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Young Child Risk Calculator

Shows the number of young children in each state who are at-risk of poor outcomes

Basic Facts about Low-Income Children

Children under 18 Years, 2014

Basic Facts about Low-Income Children

Children 12 through 17 Years, 2014

Basic Facts about Low-Income Children

Children 6 through 11 Years, 2014

Basic Facts about Low-Income Children

Children under 6 Years, 2014

Our Work in the States

50-State Policy Tracker

How progressive is your state? NCCP's policy tracker looks at ten critical work supports:

  1. Child Care and Development Fund (CCDF) Subsidies
  2. Family and Medical Leave
  3. Income Tax Liability
  4. Minimum Wage Standards
  5. Public Health Insurance
  6. Supplemental Nutrition Assistance Program (SNAP)
  7. State Child and Dependent Care Tax Credit
  8. State Earned Income Tax Credit (EITC)
  9. Temporary Assistance for Needy Families (TANF)
  10. Unemployment Insurance


Research Connections

Child Care and Early Education Research Connections promotes high-quality research and its use in policymaking by providing online access to thousands of:

  • Journal articles
  • Government reports
  • Research reviews
  • Policy briefs

Research Connections regularly highlights current policy and research developments in the field through its bi-weekly e-newsletter and on, and is the central access point for products developed by federally funded early care and education research workgroups. Research Connections also publishes its own:

  • Bibliographies
  • Research syntheses
  • Research-to-policy briefs

It supports new research by making available public access to child care and early education data, which can be downloaded or used online free of charge, and by conducting training on data analysis. Launched in 2004, Research Connections is a partnership of the National Center for Children in Poverty and the Inter-university Consortium for Political and Social Research at the University of Michigan, and is funded by the Office of Planning, Research and Evaluation, Administration for Children and Families, U.S. Department of Health and Human Services


NCCP Book Club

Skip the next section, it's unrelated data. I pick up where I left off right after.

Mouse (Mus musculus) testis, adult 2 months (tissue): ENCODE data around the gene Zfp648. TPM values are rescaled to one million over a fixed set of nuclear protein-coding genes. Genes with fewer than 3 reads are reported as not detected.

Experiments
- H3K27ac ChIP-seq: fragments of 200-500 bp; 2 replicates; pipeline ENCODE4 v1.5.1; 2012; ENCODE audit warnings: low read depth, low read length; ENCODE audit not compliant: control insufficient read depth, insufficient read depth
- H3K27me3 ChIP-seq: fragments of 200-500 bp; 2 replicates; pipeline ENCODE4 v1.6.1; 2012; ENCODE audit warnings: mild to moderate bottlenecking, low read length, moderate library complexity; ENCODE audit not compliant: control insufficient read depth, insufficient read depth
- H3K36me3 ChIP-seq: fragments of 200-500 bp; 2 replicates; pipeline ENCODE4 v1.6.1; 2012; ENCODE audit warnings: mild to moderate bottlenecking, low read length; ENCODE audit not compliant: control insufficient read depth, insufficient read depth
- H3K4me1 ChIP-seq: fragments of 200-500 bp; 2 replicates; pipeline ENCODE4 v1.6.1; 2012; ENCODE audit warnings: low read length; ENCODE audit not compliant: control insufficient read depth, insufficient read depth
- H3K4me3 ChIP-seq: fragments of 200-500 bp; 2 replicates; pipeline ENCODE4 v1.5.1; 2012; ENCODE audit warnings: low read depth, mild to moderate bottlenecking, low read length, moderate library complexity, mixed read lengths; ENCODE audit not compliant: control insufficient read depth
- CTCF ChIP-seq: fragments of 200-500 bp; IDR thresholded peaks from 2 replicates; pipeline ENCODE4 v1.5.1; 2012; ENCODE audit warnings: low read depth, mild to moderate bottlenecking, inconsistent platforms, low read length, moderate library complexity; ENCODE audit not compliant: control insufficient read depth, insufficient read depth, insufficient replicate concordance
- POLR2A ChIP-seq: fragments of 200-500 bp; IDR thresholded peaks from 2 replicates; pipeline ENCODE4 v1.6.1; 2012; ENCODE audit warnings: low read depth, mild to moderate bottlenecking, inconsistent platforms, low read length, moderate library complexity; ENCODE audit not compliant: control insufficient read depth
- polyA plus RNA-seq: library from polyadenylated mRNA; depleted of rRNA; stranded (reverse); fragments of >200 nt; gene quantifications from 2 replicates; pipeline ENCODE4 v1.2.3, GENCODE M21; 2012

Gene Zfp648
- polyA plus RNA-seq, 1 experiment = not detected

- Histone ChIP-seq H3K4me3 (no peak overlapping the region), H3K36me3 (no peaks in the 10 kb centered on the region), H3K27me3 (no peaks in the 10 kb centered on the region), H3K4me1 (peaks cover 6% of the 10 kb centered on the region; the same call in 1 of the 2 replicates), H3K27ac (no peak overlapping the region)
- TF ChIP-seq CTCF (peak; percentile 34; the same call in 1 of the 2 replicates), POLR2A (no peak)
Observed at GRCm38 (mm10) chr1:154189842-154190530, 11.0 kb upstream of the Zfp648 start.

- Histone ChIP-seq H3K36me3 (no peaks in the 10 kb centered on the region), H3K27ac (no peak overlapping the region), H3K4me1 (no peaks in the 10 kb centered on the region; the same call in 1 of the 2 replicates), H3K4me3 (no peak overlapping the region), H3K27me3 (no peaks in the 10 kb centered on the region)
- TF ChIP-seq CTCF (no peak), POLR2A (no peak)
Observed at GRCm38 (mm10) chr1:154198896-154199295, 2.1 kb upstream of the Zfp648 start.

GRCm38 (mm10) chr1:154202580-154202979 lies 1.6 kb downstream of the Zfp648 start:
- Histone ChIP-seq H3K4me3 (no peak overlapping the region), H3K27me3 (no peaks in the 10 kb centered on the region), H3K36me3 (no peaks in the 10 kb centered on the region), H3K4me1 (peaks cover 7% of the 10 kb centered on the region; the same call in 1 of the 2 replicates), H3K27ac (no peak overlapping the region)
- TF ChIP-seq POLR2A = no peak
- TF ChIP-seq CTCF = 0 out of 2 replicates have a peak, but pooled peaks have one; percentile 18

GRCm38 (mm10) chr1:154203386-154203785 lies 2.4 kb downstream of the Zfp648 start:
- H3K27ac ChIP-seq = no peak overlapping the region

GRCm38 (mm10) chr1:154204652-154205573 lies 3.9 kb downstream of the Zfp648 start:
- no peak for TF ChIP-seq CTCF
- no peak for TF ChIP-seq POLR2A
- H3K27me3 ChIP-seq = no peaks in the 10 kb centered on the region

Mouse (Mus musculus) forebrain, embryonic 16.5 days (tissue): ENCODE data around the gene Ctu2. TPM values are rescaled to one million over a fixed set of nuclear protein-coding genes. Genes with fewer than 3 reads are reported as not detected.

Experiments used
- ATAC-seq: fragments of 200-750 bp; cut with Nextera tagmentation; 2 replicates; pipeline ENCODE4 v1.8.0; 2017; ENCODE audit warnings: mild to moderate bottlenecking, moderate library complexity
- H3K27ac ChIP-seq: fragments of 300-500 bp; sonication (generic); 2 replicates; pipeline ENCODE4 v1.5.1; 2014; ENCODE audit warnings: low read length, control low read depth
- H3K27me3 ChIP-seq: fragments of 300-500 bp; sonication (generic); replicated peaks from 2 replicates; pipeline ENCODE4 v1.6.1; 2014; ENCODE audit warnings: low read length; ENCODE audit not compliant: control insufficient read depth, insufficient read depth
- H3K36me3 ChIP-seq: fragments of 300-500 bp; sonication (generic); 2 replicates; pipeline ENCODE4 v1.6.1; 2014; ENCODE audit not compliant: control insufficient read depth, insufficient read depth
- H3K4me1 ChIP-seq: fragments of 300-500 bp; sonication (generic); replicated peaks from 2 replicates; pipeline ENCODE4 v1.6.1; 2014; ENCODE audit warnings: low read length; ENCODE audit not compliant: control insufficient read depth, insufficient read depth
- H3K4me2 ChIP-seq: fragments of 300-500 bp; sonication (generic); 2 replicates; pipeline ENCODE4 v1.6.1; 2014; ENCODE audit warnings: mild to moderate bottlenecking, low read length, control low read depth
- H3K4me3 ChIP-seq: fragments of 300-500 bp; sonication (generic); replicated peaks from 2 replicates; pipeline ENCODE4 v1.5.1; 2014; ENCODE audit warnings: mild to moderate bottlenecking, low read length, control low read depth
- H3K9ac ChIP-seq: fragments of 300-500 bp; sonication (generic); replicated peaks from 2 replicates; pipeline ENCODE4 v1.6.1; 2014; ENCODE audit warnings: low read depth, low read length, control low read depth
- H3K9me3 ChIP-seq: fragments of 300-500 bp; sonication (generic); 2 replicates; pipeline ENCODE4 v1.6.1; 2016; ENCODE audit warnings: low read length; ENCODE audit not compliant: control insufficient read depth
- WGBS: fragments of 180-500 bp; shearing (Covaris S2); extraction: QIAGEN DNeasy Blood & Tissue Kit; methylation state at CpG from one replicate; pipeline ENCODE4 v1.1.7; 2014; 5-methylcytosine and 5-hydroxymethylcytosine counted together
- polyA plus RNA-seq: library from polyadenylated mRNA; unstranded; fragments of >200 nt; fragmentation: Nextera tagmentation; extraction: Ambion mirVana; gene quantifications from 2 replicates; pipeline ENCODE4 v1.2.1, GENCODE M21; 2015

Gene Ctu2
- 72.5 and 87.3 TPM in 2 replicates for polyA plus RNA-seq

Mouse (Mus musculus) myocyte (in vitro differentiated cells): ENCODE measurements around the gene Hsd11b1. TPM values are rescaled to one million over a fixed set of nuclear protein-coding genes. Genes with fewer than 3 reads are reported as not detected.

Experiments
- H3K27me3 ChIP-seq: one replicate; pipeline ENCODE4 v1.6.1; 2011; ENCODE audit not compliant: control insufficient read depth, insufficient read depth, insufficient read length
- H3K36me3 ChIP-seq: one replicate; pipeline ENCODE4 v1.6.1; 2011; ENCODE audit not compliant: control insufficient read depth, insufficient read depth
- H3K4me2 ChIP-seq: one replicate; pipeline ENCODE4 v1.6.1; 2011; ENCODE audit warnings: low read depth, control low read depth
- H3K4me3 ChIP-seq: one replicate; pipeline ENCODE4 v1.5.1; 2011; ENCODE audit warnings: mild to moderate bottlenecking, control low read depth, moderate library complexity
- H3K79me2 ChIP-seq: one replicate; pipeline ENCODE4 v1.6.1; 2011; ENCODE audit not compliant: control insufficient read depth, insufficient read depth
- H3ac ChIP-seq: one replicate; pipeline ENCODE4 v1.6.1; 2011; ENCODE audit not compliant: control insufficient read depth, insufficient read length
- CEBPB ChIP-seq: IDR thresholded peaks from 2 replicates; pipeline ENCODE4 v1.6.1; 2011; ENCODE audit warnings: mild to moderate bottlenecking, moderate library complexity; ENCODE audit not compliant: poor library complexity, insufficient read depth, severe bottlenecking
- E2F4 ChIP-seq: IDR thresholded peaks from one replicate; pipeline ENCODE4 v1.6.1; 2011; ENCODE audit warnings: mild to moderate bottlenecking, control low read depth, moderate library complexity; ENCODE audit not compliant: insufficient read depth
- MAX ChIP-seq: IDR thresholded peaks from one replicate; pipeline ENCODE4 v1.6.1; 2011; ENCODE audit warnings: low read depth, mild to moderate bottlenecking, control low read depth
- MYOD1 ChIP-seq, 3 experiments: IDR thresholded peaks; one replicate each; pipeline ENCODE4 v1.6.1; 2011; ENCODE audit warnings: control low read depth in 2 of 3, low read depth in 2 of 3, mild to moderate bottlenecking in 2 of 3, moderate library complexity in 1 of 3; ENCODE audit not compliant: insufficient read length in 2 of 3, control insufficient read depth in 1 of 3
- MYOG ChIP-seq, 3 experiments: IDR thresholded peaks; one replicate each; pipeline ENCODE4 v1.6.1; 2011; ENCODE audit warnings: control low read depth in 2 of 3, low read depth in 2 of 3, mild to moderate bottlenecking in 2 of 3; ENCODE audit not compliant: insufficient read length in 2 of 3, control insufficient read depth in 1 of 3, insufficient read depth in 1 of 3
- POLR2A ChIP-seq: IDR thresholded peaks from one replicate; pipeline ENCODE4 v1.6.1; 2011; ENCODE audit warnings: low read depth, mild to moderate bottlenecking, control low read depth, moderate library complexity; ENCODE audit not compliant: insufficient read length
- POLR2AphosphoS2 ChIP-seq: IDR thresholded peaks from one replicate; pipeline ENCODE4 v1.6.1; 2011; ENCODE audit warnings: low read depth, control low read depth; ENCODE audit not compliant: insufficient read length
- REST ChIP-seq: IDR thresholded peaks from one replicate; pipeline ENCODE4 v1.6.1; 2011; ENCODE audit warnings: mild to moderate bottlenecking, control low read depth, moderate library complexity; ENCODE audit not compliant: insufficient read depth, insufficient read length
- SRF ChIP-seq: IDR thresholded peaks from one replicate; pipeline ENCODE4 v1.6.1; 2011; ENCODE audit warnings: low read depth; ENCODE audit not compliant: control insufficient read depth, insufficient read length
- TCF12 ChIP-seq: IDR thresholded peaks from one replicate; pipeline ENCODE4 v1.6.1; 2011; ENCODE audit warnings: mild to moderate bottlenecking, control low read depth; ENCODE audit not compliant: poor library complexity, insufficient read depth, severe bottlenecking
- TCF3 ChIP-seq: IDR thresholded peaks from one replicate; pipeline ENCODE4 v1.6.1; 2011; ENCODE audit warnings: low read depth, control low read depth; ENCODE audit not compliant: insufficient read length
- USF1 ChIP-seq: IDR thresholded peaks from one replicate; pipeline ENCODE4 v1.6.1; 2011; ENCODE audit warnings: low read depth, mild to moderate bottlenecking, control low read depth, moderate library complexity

Friday, July 8, 2016 | 9:30 - 11 am (EDT)
House Rayburn Office Building
Room B-338
45 Independence Ave SW
Washington, DC 20515

Building on the Child Tax Credit to Help All Children Thrive

With one in five children in the United States living in poverty, further action is needed to permanently break the cycle of child poverty.

Join The Century Foundation’s Bernard L. Schwartz Rediscovering Government Initiative, Center for American Progress, and Rep. Rosa DeLauro on July 8th for a robust discussion on how we can reduce the child poverty rate and provide our youngest residents with the resources they need to reach their full potential. The event will highlight research and policy proposals like the Young Child Tax Credit Act (H.R. 4693) and universal cash allowances (used in most industrialized nations outside of the United States).


  • Melissa Boteach, Vice President, Poverty to Prosperity Program, Center for American Progress
  • Peter Edelman, Director of Georgetown Center on Poverty and Inequality
  • Irv Garfinkel, Mitchell I. Ginsberg Professor of Contemporary Urban Problems, Columbia University
  • Cemeré James, Vice President for Public Policy, National Black Child Development Institute
  • Jeff Madrick, Director of the Bernard L. Schwartz Rediscovering Government Initiative and Senior Fellow, The Century Foundation
  • Renée Wilson-Simmons, DrPH, Director, National Center for Children in Poverty, Columbia University (moderator)
NCCP Book Club

WEDNESDAY, JULY 20, 2:00–3:00 P.M. EST

Trapped in America's Safety Net: One Family's Struggle by Andrea Louis Campbell

Trapped Andrea Campbell

When Andrea Louise Campbell’s sister-in-law, Marcella Wagner, was run off the freeway by a hit-and-run driver, she was eight months pregnant. She survived—and, miraculously, the baby was born healthy. But that’s where the good news ends. Marcella was left paralyzed from the chest down. This accident was much more than just a physical and emotional tragedy. Like so many Americans—50 million, or one-sixth of the country’s population—neither Marcella nor her husband, Dave, who works for a small business, had health insurance. On the day of the accident, she was on her way to class for the nursing program through which she hoped to secure one of the few remaining jobs in the area with the promise of employer-provided insurance. Instead, the accident plunged the young family into the tangled web of means-tested social assistance.

Campbell’s systematic review of the low level of American social assistance (compared to other industrial nations); its incompleteness; and its "fifty different worlds" of coverage (criteria vary by state, effectively undercutting the meaning of national citizenship, which is not the case for Social Security and Medicare) points toward wholesale rethinking and reform.
-Harvard Magazine review

Andrea Louise Campbell is the Department Head and Arthur and Ruth Sloan Professor of Political Science at the Massachusetts Institute of Technology. Her interests include American politics, political behavior, public opinion, and political inequality, particularly their intersection with social welfare policy, health policy, and tax policy. She is the author of How Policies Make Citizens: Senior Citizen Activism and the American Welfare State (Princeton, 2003), and, with Kimberly J. Morgan, The Delegated Welfare State: Medicare, Markets, and the Governance of Social Provision (Oxford, 2011). She holds an A.B. degree from Harvard and a Ph.D. in Political Science from UC Berkeley.

NCCP is a cooperating organization for:

The National Research Conference on Early Childhood

Access to Quality in Early Care and Education: Building the Evidence Base for Policy and Practice


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